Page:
Day 4 – Safety vs. Instinct

Mosaic reporters visit Cream, a popular ice cream  joint down South 1st Street in San Jose.  // Photo by Hannah Chebeleu, Mosaic Staff Photographer

Mosaic reporters visit Cream, a popular ice cream joint down South 1st Street in San Jose. // Photo by Hannah Chebeleu, Mosaic Staff Photographer

By Shannon Yang, Mosaic Staff Writer

Yesterday was pretty eventful.

First, I realized that one of my sources of my story about a computer science summer program bailed on me. Twice. I had to keep bugging him over the phone. I also counted my money from my stipend and apparently, I had already burned through most of my food money for the week. (I probably bought too much pearl milk tea and other indulgences.)

Even worse, my SJSU wifi didn’t work and I couldn’t use my phone’s data because I was running out of that, too. This meant that I couldn’t check my email or my iMessages or work on my story from by phone. Pretty much torture.

Basically, I was stuck.

We had a photojournalism slideshow last night with Togo’s sandwiches. Brian Nguyen and Josie Lepe walked us through their work and major takeaways. Even though I’m not a photographer, it was fascinating and there were things that just applied to all journalists.

After the slideshow, practically everyone decided to stop at the dorms and go get milkshakes. I was really tired, but milkshakes. What could be better?

When we got to My Milkshake, though, many of us decided it looked good… but was way too expensive (we already blew too much of our money anyway). So a group of us went to CREAM instead. But I think we got a little lost, which is why we walked by the corner of First and Santa Clara.

It was a bustling area. There were many homeless people on that street. And when we got to that street corner, there was someone being taken away by firemen on a stretcher covered in white cloth. There was an ambulance: a little blue and yellow Santa Clara County EMS Paramedics truck.

What was going on?

Our journalists’ instincts told us to cover the event. I was dying to do so, to get another byline and report on what could be a major thing.

But our human instincts said, “It might not be safe. And we came out here to get ice cream.” So with that, we crossed the street and went to CREAM.

Standing outside the shop, though, we decided we were first and foremost journalists. Kaitlyn, Adele, and I went back to the scene, but everyone had already left. The blue and yellow truck was still there, but there were no firemen or police in sight. Only one old man in a wheelchair. He wore glasses and a bandana, and his beard was white. His outfit, all black, was supplemented by a black backpack, and he guarded a shopping cart filled with a suitcase piled on several other things.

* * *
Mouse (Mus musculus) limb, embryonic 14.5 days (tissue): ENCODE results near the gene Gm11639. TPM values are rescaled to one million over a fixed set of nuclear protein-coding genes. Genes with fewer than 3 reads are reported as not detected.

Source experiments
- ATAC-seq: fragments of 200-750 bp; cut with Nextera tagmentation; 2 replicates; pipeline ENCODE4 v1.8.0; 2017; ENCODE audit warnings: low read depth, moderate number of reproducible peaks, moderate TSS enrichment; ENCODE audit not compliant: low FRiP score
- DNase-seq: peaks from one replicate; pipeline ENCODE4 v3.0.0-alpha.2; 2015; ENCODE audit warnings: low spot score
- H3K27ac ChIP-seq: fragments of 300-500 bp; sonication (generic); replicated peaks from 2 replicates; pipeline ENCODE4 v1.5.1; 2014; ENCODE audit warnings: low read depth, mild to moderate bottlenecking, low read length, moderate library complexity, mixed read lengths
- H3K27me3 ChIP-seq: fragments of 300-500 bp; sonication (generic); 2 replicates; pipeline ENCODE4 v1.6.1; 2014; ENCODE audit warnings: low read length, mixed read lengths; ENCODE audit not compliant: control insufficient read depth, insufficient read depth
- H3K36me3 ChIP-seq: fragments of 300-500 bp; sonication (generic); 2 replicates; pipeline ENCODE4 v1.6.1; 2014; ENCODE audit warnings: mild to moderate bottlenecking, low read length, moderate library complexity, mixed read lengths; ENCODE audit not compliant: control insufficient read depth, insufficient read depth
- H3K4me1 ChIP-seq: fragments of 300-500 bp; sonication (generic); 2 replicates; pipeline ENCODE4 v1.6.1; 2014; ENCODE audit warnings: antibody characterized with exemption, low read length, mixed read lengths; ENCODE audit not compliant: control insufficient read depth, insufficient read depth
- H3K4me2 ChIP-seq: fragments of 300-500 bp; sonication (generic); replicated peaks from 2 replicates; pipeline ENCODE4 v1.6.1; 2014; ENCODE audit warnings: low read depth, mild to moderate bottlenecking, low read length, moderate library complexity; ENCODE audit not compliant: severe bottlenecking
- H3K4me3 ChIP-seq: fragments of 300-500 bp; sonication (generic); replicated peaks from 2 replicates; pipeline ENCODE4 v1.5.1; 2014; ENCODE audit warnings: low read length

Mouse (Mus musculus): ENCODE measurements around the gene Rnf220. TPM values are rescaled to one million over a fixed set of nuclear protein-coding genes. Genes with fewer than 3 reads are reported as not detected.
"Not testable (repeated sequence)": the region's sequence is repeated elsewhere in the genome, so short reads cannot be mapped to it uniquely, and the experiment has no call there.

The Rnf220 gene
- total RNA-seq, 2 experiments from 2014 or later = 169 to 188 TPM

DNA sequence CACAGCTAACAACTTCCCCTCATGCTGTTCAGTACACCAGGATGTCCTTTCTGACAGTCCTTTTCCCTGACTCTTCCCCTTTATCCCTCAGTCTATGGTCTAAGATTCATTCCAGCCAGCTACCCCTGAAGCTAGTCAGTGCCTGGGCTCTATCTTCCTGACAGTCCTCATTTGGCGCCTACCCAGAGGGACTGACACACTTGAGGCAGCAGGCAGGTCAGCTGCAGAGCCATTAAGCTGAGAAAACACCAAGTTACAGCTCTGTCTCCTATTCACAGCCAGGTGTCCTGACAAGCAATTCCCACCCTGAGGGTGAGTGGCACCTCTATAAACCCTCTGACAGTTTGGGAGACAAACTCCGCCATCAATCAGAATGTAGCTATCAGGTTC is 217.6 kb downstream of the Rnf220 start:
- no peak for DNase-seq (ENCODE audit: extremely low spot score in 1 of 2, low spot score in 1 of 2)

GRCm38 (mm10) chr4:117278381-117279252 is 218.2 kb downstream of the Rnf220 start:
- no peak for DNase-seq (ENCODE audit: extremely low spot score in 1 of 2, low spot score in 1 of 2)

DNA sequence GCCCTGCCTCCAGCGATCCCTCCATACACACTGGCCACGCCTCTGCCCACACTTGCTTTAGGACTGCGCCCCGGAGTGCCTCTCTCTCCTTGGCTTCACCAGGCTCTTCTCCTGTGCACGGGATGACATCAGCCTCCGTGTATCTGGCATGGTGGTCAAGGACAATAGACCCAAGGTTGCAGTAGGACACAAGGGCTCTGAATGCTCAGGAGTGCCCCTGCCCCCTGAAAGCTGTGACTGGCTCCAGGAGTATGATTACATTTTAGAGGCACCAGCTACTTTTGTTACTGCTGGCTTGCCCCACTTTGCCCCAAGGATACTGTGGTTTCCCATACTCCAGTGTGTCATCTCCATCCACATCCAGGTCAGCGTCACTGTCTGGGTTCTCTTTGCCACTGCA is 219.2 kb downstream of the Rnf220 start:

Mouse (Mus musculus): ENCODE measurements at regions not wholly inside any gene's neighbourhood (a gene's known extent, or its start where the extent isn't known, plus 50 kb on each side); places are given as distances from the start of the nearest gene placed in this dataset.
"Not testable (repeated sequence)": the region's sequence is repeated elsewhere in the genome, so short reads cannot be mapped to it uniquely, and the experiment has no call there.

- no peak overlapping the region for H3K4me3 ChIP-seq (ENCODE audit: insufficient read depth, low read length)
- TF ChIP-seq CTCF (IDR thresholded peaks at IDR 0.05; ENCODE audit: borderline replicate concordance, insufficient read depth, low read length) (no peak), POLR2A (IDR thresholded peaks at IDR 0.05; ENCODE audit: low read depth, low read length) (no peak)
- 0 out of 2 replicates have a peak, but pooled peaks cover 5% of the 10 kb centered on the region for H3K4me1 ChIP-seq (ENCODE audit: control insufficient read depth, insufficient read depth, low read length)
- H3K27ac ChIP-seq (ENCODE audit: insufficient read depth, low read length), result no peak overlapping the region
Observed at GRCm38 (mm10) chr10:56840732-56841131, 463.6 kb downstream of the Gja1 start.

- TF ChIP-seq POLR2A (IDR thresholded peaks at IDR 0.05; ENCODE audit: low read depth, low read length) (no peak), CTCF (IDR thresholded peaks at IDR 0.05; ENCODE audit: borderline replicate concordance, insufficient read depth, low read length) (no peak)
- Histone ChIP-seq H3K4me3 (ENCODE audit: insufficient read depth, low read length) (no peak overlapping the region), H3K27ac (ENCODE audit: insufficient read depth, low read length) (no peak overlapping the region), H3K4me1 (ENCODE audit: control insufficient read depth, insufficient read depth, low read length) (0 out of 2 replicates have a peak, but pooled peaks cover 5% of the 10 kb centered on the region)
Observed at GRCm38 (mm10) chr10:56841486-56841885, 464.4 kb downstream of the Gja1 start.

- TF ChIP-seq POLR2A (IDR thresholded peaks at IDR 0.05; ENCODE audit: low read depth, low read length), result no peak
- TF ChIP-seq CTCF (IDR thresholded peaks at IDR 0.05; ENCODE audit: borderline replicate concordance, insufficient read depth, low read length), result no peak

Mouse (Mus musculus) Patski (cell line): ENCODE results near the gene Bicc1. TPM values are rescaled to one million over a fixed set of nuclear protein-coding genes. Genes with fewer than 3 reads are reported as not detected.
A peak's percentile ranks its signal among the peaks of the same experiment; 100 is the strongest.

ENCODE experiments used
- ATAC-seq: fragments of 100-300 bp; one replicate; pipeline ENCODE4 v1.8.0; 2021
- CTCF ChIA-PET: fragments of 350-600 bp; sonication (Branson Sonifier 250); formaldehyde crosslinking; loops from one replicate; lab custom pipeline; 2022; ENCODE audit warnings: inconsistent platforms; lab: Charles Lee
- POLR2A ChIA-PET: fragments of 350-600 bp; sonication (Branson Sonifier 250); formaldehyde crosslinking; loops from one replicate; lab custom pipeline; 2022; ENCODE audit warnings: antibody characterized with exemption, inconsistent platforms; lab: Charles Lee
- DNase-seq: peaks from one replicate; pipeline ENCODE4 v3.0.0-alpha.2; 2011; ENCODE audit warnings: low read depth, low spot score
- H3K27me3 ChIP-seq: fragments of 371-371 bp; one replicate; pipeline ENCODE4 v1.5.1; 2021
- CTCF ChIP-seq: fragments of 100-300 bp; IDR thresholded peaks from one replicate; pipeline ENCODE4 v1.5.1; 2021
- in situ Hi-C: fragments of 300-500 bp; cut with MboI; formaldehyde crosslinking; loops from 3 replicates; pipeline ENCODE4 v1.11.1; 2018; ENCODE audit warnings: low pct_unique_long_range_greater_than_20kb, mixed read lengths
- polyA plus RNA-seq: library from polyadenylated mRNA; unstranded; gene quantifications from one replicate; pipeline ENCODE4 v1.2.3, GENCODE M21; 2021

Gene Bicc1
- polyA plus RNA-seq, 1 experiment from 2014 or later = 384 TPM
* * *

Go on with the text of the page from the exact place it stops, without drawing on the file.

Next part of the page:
We asked him about what just happened, and he told us that his friend had gotten a heart attack so he called 911. Then he told us about his life: how he went to prison but soon turned his life around, how he is featured in books and on YouTube, how he has six kids between the ages of 17 and 43 around the country that he was going to visit once he got his money. He recounted the story of scars on his belly and a fight he had.

To demonstrate his point, he pulled out a knife. In the middle of our interview. Kaitlyn gasped. Adele kept calm, held her phone, and kept recording the interview. I squirmed and straggled against the wall of the big building we were next to, trying not to be obvious that I was a little scared.

He kept talking. When he stopped, Kaitlyn and Adele said later, they were ready to leave. But I asked another question: what the moment was that turned his life around. Because it didn’t make sense to me that he had been charged with several murders and went to prison, but he became a drug counselor and now was a homeless guy with a knife. I wanted to know his story.

After the interview, it felt like something was off in our souls. We didn’t even end up going to CREAM. We went back to the dorm and consulted Joe, our dorm dad, to talk about what would have been the best course of action. By this time, we were pestering ourselves with questions.

Should we have covered the event at all? Should we have left when he pulled out his knife? Should I have asked another question?

I didn’t suspect this at all until it was brought up, but through our conversation we concluded that this man may very well be mentally ill or crazy. His story might not be credible. He suggested that if we find more people, we could do a story on that street corner.